- Nursing/Medical will call each family member/guardian to provide an update once per day and upon a change in condition.
In accordance with PEP requirements, the facility will implement the following procedures/methods to ensure that all residents and authorized family members/guardians are updated at least once per week on the number of pandemic-related infections and deaths at the facility, including residents with a pandemic-related infection who pass away for reasons other than such infection:
- Menorah facilities use multiple methods to notify all residents in the facility, their representatives and families regarding the status of the facility and its residents, not just those who are suspected/confirmed cases (per CMS QSO Memo QSO-20-29-NH and DAL NH 20-09).
- Notification will include all regulatorily-required information, such as through notification requirements when confirmed or suspected cases have been identified.
- All required reporting timeframes will be adhered to, with updates provided at a minimum of 1x per week for general facility status updates.
- Communications will be respectful of privacy laws, considering HIPAA-compliant protocols and protecting PHI.
- The facility will make all reasonable efforts to properly inform their residents, representatives and families of the information required, including through means authorized representatives have selected as preferred, including:
- Menorah facility website posting/updates
- Email list servs
- Recorded telephone messages
In accordance with PEP requirements, the facility will follow procedures to post a copy of the facility’s PEP, in an acceptable form to the Commissioner and on the facility’s public website. The PEP will also be available immediately upon request.
- To the Commissioner
- The finalized PEP will be sent to NYSDOH as required on or before September 15, 2020.
- The Administrator or designee will be responsible for transmitting this plan.
- On the facility’s public website
- The finalized PEP will be provided in .pdf format for viewing on the facility’s public website at the same time that it is transmitted to NYSDOH.
- Public Relations is responsible for uploading the plan to the website.
The facility’s Pandemic Emergency Plan includes:
- Plans to protect staff, residents and families through enhanced screening processes, changes to staffing, and the use of designated units for cohorting residents of similar status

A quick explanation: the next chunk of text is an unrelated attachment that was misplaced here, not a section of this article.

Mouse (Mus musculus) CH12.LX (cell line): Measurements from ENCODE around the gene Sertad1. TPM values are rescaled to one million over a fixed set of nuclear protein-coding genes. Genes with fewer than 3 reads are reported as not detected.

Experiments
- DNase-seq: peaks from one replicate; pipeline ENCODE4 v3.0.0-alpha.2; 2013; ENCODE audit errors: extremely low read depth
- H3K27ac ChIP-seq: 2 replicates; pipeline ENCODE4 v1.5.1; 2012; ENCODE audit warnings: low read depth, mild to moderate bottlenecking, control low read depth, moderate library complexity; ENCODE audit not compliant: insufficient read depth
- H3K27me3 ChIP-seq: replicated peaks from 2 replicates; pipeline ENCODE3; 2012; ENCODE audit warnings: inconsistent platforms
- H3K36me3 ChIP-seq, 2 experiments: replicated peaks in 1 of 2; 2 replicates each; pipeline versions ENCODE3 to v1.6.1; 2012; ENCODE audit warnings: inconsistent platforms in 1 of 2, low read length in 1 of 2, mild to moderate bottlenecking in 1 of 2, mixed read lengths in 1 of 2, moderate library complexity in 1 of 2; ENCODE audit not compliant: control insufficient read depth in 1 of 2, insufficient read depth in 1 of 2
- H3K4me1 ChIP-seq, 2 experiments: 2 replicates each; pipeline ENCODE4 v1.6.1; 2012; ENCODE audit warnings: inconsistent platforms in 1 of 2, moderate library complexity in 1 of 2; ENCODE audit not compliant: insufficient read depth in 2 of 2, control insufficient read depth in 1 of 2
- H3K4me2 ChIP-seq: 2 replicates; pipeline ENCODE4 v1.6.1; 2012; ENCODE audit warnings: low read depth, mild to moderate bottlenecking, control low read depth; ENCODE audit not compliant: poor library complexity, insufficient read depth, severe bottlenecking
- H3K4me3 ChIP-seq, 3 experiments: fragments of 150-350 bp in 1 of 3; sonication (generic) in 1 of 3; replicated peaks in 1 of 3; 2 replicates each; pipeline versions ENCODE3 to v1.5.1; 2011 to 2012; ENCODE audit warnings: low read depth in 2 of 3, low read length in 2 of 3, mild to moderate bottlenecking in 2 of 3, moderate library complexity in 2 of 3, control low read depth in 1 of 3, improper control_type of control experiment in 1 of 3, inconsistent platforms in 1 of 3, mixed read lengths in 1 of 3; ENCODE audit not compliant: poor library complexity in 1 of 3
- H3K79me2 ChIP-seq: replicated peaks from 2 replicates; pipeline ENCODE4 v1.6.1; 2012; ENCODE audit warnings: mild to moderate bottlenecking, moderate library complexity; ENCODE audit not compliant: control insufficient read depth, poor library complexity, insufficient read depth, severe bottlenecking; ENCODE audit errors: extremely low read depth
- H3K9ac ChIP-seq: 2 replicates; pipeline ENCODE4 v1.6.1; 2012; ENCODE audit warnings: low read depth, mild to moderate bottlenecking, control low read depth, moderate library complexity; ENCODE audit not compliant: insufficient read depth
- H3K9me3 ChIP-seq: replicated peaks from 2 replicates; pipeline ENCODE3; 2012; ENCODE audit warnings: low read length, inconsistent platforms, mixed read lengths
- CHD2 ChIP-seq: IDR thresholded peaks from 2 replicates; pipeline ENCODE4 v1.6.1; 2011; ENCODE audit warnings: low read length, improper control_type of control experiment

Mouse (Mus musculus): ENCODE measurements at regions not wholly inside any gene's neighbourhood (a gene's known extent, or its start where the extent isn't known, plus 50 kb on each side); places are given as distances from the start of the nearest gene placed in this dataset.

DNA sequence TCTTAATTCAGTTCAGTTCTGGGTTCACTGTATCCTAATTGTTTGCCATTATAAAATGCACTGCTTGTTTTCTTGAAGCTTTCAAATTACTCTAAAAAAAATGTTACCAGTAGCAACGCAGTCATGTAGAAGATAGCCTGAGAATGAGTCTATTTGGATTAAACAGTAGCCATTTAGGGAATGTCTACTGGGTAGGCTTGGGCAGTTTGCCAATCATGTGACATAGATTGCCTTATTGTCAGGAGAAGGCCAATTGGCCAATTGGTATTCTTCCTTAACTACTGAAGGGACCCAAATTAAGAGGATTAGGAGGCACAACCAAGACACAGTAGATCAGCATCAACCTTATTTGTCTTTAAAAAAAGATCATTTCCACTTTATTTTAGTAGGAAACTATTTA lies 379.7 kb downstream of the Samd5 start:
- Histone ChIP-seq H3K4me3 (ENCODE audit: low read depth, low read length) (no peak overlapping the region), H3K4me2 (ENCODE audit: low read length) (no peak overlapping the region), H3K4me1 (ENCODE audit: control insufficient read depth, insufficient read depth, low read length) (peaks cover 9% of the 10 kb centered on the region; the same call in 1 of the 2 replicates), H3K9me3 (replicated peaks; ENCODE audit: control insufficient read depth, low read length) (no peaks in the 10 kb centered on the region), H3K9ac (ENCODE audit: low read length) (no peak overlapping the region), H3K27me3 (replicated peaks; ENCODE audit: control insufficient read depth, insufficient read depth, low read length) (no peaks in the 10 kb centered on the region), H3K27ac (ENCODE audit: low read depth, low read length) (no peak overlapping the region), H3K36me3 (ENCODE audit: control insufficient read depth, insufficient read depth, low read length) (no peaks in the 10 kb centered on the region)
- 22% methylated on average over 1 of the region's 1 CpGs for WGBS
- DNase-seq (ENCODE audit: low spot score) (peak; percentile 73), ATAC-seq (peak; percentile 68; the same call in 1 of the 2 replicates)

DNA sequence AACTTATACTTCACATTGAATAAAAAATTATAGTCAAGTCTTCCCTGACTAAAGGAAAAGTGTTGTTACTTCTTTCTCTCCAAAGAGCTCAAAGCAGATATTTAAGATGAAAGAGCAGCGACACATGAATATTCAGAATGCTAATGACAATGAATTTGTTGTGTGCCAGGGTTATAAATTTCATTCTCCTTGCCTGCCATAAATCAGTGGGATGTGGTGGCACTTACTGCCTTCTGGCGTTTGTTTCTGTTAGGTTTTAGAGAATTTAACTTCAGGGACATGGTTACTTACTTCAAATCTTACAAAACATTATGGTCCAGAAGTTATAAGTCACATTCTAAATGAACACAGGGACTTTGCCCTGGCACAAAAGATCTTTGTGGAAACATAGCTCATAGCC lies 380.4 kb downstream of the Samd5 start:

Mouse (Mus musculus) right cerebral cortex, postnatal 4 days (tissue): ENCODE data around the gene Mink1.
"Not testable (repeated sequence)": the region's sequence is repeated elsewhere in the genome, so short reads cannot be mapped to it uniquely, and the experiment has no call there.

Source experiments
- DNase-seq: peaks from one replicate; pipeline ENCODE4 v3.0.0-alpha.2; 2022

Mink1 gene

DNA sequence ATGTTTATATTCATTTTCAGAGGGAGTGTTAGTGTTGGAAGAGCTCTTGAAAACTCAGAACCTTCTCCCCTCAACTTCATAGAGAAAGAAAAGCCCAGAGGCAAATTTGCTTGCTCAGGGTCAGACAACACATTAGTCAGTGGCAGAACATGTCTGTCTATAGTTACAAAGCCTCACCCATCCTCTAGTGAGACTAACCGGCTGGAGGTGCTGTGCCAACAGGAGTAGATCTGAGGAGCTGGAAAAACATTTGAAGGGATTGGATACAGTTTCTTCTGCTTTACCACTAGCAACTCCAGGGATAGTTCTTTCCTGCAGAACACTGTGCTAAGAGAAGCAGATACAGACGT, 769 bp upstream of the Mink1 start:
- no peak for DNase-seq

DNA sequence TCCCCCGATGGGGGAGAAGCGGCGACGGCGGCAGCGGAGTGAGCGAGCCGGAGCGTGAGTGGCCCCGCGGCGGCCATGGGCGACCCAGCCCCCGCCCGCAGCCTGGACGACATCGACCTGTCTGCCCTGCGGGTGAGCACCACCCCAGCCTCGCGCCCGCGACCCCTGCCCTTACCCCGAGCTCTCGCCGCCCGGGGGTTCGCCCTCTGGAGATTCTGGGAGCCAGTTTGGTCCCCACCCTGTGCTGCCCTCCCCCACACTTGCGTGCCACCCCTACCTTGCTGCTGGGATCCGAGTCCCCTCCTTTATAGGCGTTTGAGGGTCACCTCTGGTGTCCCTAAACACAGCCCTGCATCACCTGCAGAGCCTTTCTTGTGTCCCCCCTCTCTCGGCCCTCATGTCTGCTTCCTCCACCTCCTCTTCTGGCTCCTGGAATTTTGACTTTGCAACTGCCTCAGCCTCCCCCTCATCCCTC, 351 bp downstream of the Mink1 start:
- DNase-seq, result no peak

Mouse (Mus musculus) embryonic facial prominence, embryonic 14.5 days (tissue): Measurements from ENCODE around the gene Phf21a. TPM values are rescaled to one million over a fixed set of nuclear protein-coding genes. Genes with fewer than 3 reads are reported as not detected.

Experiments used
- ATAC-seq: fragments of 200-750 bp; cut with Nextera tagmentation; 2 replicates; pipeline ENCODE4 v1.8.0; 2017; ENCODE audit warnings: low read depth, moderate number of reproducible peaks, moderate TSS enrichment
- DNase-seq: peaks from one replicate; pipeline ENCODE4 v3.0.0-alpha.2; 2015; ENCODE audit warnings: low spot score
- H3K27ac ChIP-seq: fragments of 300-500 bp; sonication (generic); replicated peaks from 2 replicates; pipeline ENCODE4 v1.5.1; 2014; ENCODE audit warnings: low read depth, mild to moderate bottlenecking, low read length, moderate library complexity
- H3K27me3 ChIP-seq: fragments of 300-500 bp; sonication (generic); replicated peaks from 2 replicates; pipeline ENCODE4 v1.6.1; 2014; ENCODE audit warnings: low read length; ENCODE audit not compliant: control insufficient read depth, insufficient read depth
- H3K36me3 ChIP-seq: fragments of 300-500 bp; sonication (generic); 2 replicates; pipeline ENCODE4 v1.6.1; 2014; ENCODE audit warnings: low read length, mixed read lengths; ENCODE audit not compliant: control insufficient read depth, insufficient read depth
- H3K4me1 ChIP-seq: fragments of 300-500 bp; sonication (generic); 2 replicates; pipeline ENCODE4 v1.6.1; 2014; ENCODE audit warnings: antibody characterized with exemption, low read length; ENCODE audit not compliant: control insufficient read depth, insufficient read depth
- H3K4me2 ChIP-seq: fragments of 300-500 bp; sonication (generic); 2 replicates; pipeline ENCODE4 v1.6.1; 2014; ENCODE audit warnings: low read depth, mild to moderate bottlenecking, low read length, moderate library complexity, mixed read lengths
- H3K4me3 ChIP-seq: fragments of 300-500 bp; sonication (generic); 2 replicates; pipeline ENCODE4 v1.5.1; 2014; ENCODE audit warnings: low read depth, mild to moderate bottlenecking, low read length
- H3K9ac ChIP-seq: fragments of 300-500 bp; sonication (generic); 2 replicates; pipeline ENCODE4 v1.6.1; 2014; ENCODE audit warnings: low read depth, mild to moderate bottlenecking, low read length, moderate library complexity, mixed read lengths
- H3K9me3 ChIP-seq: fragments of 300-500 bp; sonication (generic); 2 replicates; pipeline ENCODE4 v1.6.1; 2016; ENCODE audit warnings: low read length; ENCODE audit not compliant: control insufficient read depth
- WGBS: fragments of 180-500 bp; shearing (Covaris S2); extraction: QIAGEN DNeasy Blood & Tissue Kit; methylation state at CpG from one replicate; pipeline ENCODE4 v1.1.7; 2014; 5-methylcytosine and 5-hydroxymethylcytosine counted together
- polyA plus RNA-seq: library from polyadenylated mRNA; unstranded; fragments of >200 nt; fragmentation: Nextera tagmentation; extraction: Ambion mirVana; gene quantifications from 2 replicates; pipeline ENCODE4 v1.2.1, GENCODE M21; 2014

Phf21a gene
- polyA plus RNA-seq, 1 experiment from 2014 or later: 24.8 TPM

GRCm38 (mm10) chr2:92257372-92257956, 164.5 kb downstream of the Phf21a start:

- A plan for hospitalized residents to be readmitted to the facility after treatment, in accordance with all applicable laws and regulations
- A plan to preserve a resident’s place in the facility if such resident is hospitalized, in accordance with all applicable laws and regulations
- A plan for the facility to maintain or contract to have at least a two-month (60 day) supply of Personal Protective Equipment (PPE)
- The facility will monitor all entrances and screen those entering per the facility’s Pandemic Screening policy, including staff, visitors and vendors. Screening types and questions will be based on regulatory guidance, including, but not limited to, CDC, CMS and NYSDOH.
- All staff will be screened prior to entering the facility and at least every 12 hours. This includes a questionnaire regarding the presence of symptoms, exposure to the virus, and a temperature check. Consistent with the guidance set out during the COVID-19 pandemic, any staff with symptoms or a temperature of 100.0 will be sent home with a mask and instructed to call Employee Health.
- If required by the Centers for Disease Control (CDC) or federal, state or local authorities, all employees, vendors or visitors who have travelled within the time period set out by the authorities to impacted countries/states/locations will be screened and directed to follow appropriate guidelines.
- Staff who have been potentially exposed to someone with a confirmed case of the virus, or to someone who is a person under investigation (PUI), will be placed under precautionary quarantine or mandatory quarantine by public health officials, based on the symptoms presented and/or level of risk for having contracted the virus as per current guidelines.
- All residents must be screened daily for signs and symptoms of the virus, including a temperature check, observing for signs and symptoms consistent with the virus, including symptoms or complaints of cough, shortness of breath, sore throat, elevated temperature, nausea and vomiting or any changes in status. If the resident is on a unit that has positive cases, temperatures will be taken each shift.